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Controlling High Blood Pressure By Managing Stress

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We all get stressed from time to time – it’s a natural part of life. Every stressful situation causes blood pressure to rise temporarily. However, lasting stress leads to long-term high-blood pressure that causes a myriad of health issues, including heart attack, stroke, and dementia. As such, it’s imperative to find ways in which to alleviate your stress levels to lower blood pressure. You can talk to a doctor and take the following ideas into account when managing your stress levels.

  1. Simplify your Schedule

With the increased demands from family, friends, and jobs, it’s pretty easy to feel rushed and pressured to complete your daily tasks. The build-up of this pressure daily creates frustration, thus increasing your stress levels and leading to high blood pressure. As such, it would be in your best interest to simplify your schedule.

Ideally, look for activities that take up much of your time but are entirely unnecessary. Schedule less time or eliminate these activities. You may also prioritize the most necessary tasks and activities to ensure that you handle them in time. If your actions are job-related, hire a personal assistant and let them take care of the minor functions of your business.

What to do controll high blood pressure and keep stress free
A doctor holding a stethoscope. Photo by Online Marketing on Unsplash
  1. Exercise Regularly

Exercise is the most efficient natural stress buster. Being physically active will take your mind off things and has been shown to improve resilience to acute stress. As such, you will be left with a healthy mental state to handle some of your challenging tasks, which will decrease your stress levels. Regular exercise will also help in losing weight, which is the most significant contributor to high blood pressure. However, exercising doesn’t mean that you should run a marathon; instead, find simple activities like yoga, aerobics, dancing, jogging, and swimming. You may also take short trips on your bike.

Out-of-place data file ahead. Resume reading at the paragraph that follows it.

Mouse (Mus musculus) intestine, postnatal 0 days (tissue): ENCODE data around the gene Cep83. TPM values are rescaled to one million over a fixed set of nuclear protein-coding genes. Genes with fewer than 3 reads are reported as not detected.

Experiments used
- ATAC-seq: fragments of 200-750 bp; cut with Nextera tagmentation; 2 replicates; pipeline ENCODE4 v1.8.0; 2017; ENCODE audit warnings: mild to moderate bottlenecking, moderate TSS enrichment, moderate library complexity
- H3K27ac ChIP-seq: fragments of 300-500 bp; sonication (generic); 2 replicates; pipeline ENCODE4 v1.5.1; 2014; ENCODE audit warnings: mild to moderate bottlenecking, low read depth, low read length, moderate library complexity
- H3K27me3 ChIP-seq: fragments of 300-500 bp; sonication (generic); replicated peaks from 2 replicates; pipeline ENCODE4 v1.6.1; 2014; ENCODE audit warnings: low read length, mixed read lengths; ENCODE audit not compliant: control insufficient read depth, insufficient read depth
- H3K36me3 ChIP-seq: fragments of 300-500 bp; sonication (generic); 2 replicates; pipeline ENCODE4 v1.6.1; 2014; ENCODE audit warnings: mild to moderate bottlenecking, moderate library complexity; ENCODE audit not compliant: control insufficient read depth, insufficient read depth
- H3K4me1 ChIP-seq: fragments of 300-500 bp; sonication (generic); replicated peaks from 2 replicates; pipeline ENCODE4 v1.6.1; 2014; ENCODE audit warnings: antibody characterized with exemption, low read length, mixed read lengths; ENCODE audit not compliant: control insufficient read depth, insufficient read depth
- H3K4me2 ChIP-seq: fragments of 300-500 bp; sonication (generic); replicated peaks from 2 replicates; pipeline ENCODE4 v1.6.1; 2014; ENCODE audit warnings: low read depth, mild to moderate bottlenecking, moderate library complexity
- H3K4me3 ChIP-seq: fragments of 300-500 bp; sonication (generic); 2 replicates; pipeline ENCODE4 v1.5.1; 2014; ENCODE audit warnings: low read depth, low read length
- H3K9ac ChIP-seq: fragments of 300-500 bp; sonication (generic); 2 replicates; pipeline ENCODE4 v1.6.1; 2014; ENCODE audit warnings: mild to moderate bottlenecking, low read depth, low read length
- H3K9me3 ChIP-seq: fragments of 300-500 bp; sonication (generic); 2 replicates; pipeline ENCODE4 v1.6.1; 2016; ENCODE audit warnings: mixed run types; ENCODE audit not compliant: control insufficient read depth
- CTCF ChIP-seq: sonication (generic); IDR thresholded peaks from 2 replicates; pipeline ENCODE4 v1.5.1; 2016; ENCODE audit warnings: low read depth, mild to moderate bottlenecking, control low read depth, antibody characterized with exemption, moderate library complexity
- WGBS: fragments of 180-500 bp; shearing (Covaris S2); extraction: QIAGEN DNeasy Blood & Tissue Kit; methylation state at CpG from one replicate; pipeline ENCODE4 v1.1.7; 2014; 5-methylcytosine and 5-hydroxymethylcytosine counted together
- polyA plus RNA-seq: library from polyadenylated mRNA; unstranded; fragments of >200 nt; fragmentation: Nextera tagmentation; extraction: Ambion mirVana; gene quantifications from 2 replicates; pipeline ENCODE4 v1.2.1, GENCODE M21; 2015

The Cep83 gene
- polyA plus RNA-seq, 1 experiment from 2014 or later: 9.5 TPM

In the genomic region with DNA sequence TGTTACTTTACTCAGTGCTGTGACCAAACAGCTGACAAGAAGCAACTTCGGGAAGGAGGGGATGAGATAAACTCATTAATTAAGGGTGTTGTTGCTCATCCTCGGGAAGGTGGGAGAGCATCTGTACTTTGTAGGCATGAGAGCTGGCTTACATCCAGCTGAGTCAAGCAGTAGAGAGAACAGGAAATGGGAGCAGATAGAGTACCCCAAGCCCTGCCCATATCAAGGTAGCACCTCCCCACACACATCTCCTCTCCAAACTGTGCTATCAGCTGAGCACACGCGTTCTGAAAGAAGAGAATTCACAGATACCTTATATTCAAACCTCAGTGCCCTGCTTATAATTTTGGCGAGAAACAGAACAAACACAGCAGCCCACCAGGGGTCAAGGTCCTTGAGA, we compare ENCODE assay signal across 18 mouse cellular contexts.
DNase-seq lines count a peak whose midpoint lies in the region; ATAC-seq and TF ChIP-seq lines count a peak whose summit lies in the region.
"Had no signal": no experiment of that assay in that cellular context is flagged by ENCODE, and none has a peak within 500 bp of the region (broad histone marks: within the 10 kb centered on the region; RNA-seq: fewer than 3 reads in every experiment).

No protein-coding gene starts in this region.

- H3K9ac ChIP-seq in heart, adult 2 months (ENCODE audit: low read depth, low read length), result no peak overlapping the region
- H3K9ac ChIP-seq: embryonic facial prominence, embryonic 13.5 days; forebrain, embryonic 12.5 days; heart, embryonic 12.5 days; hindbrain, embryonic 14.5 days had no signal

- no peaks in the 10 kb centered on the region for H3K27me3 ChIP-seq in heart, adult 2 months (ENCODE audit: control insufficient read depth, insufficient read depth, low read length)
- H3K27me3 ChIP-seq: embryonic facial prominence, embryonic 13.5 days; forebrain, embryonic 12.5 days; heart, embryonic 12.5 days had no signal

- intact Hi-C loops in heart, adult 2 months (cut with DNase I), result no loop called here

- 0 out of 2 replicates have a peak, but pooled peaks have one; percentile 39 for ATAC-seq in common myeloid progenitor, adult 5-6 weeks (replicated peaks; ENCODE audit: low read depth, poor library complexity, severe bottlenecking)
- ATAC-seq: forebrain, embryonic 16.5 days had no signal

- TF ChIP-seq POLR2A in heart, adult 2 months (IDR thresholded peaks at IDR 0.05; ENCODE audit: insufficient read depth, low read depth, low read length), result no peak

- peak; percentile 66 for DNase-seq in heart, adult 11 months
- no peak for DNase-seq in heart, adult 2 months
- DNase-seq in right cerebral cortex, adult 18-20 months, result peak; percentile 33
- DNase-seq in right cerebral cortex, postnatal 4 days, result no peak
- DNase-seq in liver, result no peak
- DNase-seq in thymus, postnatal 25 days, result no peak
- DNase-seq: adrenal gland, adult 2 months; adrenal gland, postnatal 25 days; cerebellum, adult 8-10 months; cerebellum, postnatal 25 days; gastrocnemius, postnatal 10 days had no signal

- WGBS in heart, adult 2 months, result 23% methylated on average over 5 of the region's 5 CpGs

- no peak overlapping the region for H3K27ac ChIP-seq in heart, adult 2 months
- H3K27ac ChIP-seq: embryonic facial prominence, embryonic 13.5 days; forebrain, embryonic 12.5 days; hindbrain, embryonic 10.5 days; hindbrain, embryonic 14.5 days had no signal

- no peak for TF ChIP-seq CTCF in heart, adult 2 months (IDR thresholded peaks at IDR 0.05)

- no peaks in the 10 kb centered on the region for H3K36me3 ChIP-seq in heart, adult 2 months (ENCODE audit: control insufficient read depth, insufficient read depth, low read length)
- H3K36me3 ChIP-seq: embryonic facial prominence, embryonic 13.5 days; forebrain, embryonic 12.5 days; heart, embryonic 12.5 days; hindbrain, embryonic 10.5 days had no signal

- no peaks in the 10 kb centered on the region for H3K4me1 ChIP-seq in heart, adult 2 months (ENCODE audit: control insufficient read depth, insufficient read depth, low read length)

1. Become one with Nature

Stepping out of your house or office and heading to a park or forest works magic in reducing your stress levels. The fresh air and sounds of nature will help your body and mind relax. Being in nature will also clear your head, which will help you think better and improve creativity. In turn, you will find tasks that you thought were difficult easy to handle. Ideally, take a small hike into a local park or forest, relax on a riverbank or laze about somewhere quiet.

  1. Medication if Recommended by your Doctor

For some people, making lifestyle changes are enough to alleviate their stress levels, but some need medication. If you are in the latter category, you may rely on drugs, therapy, or a combination of the two. For this idea, however, you must seek the services of a competent doctor to help you find an efficient treatment plan. The plan is critical because some stress medications lead to high blood pressure over time.

  1. Get Enough Sleep at Night and Take a Siesta

Sleep is an efficient stress reducer. As such, you need to sleep continuously for six to eight hours a day, failure to do so has been linked to an increased risk of hypertension. You may also take a siesta during the day to calm your mind. Doing so will ease your mind and restore your body, which will enable you to wake up feeling relaxed and with a clear head. Sleep also regulates blood flow and mood. In turn, you will have the energy and mental capacity to solve problems and make sound decisions.

For people whose sleep is affected by stress, it’s advisable to relax before sleep, take a long shower, read a comic book, watch a funny movie, or listen to relaxing music. You may also have sex. These activities will calm your mind and allow it to welcome sleep.

Stress is a daily aspect of life, but it needs to be managed. It leads to increased blood pressure, which leads to a myriad of life-altering health issues. You can control your stress levels by taking medication recommended by a doctor, exercise more, lowering your stressors, getting enough sleep, and getting in touch with nature.

 
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